Exhibition

Beautifully Obscene: The History of the Erotic Print

15 May 2015 – 12 Jun 2015

Event times

9:00 - 17:00

Cost of entry

Free

Studio 3 Gallery

Canterbury, United Kingdom

Address

Travel Information

  • Taxi rank in front of Station or take the Unibus from nearby St. Dunstan's
  • Nearest train station: Canterbury West (high-speed link from St. Pancras; trains from Charing Cross).

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An exhibition of 500 years of erotic prints from Europe and Japan curated by students from the University of Kent.

About

Studio 3 Gallery is pleased to present Beautifully Obscene: The History of the Erotic Print. Featuring over 30 works from across Europe and Japan and spanning the course of 500 years, the exhibition incorporates the different approaches used by artists in order to explore themes of sexuality, gender roles and power. The show explores Sir Kenneth Clark’s famous distinction between the socially-acceptable ‘nude’, and the socially-pejorative ‘naked’ body, with the majority of the works included arguably belonging to the latter category. Beautifully Obscene will not only present viewers with a comprehensive study of the aesthetics of the human form and sexuality, but will also challenge our deeply ingrained discomfort with erotic visual representations, and suggest that beauty can in fact be found in the obscene.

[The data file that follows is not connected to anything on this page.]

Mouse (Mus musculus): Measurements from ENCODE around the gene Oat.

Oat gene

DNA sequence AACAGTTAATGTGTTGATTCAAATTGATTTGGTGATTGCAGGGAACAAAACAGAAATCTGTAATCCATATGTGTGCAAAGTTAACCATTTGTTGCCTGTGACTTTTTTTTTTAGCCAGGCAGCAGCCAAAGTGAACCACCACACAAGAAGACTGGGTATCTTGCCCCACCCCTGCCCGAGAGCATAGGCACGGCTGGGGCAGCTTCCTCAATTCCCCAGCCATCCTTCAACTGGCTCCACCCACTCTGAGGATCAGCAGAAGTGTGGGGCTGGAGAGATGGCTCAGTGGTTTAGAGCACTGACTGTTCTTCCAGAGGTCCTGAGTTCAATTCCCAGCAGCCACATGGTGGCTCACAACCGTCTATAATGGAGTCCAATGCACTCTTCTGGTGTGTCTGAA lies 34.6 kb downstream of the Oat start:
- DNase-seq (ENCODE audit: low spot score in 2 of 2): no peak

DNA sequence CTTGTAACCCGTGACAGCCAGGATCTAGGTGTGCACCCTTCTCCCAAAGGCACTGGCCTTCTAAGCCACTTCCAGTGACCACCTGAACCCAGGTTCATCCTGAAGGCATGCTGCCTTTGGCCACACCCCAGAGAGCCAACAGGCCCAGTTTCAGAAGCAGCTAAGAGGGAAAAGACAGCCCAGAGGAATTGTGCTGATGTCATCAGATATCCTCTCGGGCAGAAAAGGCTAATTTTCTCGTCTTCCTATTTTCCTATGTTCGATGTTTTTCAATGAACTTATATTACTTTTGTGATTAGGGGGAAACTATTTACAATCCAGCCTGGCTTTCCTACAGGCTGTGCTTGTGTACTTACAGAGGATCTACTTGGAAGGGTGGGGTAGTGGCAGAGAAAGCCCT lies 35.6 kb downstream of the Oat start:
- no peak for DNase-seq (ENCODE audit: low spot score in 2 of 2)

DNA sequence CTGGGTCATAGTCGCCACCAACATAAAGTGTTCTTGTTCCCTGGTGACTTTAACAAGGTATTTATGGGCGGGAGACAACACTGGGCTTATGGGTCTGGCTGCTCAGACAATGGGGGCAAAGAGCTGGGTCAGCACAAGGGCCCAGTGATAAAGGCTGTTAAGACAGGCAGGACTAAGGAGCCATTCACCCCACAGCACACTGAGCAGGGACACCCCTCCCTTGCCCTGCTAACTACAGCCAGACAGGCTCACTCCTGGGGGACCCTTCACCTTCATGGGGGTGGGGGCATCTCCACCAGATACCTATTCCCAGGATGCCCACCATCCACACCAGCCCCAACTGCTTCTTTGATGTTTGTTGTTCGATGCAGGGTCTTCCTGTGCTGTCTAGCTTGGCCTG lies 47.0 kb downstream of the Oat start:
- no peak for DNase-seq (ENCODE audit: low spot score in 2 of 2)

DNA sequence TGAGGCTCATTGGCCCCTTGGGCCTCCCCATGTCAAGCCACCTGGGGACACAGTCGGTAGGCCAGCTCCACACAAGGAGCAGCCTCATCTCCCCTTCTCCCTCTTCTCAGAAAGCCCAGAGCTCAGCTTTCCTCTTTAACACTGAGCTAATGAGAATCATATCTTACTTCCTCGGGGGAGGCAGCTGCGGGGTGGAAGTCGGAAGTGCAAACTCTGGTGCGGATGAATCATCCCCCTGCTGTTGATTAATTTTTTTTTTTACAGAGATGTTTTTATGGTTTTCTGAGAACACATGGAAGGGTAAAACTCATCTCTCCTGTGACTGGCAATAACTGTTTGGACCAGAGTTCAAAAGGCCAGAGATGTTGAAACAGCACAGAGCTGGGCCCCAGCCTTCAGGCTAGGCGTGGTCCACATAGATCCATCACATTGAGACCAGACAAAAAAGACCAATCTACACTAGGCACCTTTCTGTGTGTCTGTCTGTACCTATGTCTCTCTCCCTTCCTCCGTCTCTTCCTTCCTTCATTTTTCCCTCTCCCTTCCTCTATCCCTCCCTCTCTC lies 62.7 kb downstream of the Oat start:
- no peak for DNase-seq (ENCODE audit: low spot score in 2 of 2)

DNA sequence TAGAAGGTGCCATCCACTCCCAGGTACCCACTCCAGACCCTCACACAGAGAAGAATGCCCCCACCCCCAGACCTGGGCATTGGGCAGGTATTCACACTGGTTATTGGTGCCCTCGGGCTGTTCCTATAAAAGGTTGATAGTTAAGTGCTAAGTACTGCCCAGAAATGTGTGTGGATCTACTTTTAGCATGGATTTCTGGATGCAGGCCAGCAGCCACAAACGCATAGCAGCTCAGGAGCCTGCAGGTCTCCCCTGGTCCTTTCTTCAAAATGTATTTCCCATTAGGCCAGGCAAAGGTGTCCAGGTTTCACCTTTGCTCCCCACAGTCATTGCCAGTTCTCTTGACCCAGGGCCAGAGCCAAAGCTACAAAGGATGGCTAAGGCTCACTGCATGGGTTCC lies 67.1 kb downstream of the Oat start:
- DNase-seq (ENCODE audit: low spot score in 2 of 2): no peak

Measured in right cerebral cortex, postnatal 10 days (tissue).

Artists will include:

Pietro Aquila, Pietro Santi Bartoli, Monika Beisner, Jan de Bisschop, Emma Bradford, Simone Cantarini ,Stephen Chambers ,Marianne Clouzot, Gabriel Dauchot, Angele Delasalle, Roland Delcol ,Amandine Dore, Tracey Emin, Henri Fantin-Latour, Valentin Le Fevre ,Ian Hamilton Finlay, Othon Friesz ,Frans de Geetre, Paul Guiramand , Sarah Hardacre Anita Klein, Rudolf Koch, Antonio Lafrery, Martin Van Maele , Albert Marquet ,Henri Matisse , Patricia Nik-Dad, André Provot, Felicien Rops, Berthommé de Saint-André, Alex Varenne, Marcel Vertes , Denis Volx, Lucas Vorsterman , Shane Wheatcroft 

This exhibition has been organised by students from the Print Collecting and Curating Module at the University of Kent's School of Arts. This course gives students the opportunity both to curate an exhibition of their design and to acquire prints for the Kent Print Collection. In thinking about this exhibition, this year's students wished to address the lack of erotic art in the permanent collection. Given that prints have historically been affordable and easily disseminated, there are many rich examples of erotic works in this medium, from Felicien Rops in Europe to Kitagawa Utamaro in Japan.

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